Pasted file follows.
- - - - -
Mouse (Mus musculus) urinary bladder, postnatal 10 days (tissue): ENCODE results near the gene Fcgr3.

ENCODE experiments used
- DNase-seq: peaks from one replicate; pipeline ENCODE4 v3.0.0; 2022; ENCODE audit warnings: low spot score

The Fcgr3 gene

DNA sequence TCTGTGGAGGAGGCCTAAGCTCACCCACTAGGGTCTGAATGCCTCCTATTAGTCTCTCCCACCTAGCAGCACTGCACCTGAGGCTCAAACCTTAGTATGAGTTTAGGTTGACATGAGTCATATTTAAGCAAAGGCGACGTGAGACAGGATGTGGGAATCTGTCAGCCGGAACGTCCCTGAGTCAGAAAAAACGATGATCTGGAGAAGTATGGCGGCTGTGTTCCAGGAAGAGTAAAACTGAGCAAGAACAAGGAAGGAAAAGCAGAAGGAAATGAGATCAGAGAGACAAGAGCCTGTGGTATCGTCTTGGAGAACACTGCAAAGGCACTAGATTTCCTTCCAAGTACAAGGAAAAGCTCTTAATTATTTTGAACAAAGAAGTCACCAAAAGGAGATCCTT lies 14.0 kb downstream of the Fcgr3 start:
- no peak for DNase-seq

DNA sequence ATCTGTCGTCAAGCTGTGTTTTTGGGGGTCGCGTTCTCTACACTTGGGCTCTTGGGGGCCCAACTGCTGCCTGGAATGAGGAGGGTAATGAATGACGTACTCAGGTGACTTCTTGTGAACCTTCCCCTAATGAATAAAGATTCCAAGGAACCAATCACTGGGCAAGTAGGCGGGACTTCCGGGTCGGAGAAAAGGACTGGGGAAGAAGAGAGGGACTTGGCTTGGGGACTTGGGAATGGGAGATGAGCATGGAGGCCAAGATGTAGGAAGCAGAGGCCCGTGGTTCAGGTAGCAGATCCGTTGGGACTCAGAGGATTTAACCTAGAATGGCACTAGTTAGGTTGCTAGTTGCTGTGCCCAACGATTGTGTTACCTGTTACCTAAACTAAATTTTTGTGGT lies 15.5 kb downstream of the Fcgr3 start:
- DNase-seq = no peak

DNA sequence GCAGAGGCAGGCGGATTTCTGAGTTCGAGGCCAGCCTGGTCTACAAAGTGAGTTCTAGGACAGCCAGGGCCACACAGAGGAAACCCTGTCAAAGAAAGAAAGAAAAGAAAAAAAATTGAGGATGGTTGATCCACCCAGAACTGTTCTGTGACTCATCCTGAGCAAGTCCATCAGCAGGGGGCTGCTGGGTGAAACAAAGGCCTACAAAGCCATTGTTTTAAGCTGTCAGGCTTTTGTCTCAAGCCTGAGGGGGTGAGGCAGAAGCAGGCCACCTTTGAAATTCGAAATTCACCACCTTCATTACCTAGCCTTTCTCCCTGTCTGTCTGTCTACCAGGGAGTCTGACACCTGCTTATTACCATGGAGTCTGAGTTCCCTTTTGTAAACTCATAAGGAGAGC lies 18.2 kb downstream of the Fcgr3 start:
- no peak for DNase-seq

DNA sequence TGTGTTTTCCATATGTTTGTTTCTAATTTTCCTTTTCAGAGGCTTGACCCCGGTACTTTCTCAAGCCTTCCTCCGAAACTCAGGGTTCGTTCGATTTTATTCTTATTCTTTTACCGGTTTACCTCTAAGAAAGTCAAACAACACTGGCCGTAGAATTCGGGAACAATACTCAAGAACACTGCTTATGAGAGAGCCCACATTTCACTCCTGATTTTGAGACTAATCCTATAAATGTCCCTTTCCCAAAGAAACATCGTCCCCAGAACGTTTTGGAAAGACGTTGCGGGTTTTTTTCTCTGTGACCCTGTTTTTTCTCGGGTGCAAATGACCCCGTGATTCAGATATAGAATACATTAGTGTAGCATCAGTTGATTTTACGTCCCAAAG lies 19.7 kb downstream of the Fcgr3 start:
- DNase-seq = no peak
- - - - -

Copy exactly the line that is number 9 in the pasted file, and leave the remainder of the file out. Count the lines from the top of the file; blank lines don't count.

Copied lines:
DNA sequence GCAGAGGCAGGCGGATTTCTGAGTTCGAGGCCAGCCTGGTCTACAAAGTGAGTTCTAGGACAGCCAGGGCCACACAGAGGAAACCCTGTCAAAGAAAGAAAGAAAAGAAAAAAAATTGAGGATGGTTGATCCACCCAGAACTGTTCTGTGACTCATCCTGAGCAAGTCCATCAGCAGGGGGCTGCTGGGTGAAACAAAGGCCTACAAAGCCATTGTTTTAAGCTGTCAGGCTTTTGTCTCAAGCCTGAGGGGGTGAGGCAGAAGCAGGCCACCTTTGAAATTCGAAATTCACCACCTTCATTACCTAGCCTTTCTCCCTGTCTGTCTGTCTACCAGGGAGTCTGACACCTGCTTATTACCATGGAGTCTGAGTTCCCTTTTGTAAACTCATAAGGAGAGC lies 18.2 kb downstream of the Fcgr3 start: